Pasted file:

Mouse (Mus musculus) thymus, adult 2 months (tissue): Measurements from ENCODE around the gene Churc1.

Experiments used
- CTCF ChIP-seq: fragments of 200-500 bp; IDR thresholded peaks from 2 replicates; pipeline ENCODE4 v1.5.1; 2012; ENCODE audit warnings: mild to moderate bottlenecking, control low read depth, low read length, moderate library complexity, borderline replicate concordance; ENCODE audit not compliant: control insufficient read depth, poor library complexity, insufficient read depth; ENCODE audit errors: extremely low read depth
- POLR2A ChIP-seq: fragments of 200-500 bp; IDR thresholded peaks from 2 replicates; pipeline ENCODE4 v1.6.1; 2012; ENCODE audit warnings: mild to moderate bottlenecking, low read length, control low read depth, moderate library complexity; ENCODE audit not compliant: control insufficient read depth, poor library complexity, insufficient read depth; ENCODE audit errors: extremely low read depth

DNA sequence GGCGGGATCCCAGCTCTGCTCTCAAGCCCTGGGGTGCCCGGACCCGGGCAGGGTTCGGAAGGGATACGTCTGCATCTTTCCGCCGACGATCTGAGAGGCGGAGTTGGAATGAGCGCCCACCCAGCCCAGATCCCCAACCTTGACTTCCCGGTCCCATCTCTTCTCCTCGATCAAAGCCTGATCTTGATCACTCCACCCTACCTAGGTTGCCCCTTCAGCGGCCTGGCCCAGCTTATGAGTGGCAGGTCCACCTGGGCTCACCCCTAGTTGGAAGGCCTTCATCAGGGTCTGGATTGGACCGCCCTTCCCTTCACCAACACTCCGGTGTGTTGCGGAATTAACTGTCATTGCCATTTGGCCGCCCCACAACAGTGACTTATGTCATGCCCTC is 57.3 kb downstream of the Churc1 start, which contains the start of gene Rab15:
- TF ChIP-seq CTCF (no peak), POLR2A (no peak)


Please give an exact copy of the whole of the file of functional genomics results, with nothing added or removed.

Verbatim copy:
Mouse (Mus musculus) thymus, adult 2 months (tissue): Measurements from ENCODE around the gene Churc1.

Experiments used
- CTCF ChIP-seq: fragments of 200-500 bp; IDR thresholded peaks from 2 replicates; pipeline ENCODE4 v1.5.1; 2012; ENCODE audit warnings: mild to moderate bottlenecking, control low read depth, low read length, moderate library complexity, borderline replicate concordance; ENCODE audit not compliant: control insufficient read depth, poor library complexity, insufficient read depth; ENCODE audit errors: extremely low read depth
- POLR2A ChIP-seq: fragments of 200-500 bp; IDR thresholded peaks from 2 replicates; pipeline ENCODE4 v1.6.1; 2012; ENCODE audit warnings: mild to moderate bottlenecking, low read length, control low read depth, moderate library complexity; ENCODE audit not compliant: control insufficient read depth, poor library complexity, insufficient read depth; ENCODE audit errors: extremely low read depth

DNA sequence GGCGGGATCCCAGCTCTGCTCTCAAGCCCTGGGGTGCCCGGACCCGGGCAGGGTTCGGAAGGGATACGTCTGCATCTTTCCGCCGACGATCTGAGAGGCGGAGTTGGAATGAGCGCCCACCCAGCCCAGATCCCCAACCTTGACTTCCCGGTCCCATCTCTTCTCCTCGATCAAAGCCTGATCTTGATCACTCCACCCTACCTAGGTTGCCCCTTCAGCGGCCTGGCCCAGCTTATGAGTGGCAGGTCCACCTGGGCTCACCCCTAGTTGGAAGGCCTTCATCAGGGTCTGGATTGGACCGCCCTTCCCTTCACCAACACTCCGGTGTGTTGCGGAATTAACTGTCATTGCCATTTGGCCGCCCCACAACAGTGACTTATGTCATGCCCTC is 57.3 kb downstream of the Churc1 start, which contains the start of gene Rab15:
- TF ChIP-seq CTCF (no peak), POLR2A (no peak)